Kafue National Park, full of game and the largest national park in Zambia, offers excellent game viewing for animals such as lions, leopards, wild dogs and more than 20 different species of antelope. It was the first national park in the country, established by conservationist Norman Carr.
The park lies on either side of the Kafue River, a tributary of the Zambezi, and covers an area roughly the size of Wales - making it one of the largest conservation areas in Africa. Safari camps and lodges within and around the park work in co-operation with the Zambia Wildlife Authority to maintain and protect the park's native ecosystems and wildlife.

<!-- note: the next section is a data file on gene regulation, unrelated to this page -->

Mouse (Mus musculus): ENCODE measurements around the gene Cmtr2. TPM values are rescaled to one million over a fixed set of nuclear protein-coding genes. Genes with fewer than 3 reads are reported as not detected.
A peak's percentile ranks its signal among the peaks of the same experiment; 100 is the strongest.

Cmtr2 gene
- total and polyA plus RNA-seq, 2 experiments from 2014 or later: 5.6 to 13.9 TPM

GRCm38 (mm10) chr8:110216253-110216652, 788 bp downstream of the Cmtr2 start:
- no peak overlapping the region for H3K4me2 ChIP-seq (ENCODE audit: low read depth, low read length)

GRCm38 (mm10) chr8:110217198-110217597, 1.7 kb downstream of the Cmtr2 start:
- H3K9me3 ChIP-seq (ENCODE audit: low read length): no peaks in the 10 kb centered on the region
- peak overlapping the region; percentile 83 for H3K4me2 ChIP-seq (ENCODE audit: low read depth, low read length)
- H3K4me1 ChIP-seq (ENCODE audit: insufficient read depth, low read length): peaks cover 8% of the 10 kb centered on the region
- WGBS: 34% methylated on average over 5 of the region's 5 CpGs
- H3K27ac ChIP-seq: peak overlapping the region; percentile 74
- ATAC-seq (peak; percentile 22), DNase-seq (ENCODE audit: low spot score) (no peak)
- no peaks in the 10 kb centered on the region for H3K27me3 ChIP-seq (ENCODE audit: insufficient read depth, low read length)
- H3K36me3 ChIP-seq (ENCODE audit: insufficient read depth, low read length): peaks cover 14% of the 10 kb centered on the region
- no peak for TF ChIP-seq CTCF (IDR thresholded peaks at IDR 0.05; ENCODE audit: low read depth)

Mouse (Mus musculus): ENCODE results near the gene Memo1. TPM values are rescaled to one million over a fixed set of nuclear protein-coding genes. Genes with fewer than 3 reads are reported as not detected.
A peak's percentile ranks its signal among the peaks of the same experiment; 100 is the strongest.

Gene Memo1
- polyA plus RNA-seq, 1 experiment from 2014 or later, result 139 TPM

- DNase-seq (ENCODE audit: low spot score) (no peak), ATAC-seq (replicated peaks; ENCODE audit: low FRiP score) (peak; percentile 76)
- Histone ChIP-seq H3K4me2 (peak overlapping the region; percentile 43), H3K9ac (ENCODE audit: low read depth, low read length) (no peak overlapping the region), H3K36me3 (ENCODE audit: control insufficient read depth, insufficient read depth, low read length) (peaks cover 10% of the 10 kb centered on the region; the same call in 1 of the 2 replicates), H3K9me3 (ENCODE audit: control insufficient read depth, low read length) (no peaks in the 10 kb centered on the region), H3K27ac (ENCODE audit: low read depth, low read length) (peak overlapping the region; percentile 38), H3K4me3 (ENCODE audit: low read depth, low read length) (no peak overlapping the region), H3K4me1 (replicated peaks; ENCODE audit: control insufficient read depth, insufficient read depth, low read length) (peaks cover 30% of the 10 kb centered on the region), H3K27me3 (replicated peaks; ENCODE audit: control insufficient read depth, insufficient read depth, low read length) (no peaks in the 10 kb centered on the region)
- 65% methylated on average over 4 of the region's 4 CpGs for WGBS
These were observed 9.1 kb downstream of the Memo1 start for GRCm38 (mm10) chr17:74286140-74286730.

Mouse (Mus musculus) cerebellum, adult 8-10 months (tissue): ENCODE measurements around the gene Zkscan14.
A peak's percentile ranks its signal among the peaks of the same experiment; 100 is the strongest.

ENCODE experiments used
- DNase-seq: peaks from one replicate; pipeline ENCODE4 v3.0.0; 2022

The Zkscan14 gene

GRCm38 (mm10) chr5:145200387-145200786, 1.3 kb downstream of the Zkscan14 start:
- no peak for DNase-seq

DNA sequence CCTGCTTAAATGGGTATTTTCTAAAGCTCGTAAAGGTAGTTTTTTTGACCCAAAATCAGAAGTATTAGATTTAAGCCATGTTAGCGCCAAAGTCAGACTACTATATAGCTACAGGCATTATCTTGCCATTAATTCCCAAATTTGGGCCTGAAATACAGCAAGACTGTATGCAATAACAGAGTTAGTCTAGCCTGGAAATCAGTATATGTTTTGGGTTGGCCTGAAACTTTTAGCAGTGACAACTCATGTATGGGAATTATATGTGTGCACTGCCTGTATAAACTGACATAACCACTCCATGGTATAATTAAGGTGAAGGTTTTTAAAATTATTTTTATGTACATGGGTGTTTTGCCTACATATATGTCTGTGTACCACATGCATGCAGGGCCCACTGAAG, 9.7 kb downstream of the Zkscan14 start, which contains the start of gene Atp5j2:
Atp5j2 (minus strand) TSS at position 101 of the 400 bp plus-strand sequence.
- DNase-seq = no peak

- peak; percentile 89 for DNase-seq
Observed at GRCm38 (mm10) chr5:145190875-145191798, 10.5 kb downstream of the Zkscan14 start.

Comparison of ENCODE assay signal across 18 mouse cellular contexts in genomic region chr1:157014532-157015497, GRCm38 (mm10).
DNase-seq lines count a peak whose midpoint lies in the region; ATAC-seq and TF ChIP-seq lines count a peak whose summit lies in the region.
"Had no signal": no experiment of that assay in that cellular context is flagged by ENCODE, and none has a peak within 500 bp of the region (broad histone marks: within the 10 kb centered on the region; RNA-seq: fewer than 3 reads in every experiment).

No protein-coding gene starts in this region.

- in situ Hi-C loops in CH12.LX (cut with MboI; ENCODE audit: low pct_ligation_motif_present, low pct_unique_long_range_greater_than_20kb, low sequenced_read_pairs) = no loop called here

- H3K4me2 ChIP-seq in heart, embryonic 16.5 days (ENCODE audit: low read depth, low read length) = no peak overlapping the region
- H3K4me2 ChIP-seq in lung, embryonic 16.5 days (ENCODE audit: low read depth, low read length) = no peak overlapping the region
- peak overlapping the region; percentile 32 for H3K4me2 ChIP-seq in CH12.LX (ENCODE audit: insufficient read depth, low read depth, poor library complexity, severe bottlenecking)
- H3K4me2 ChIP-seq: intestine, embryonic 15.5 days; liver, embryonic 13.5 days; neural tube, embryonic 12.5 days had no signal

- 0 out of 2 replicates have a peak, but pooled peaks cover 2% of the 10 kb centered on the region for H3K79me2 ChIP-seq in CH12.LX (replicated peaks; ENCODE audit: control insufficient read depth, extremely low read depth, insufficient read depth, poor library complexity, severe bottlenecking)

Much of Kafue National Park is covered by semi-deciduous woodland called ‘Miombo', while other parts comprise teak forests and mopane woodlands. Termite mounds are another familiar feature on the Kafue landscape, providing perfect perches for chats, thrushes and francolin. Elsewhere, the Busanga flood plain is prime grazing territory for Cape buffalo and red lechwe, and a hunting ground for lions, leopards and cheetahs.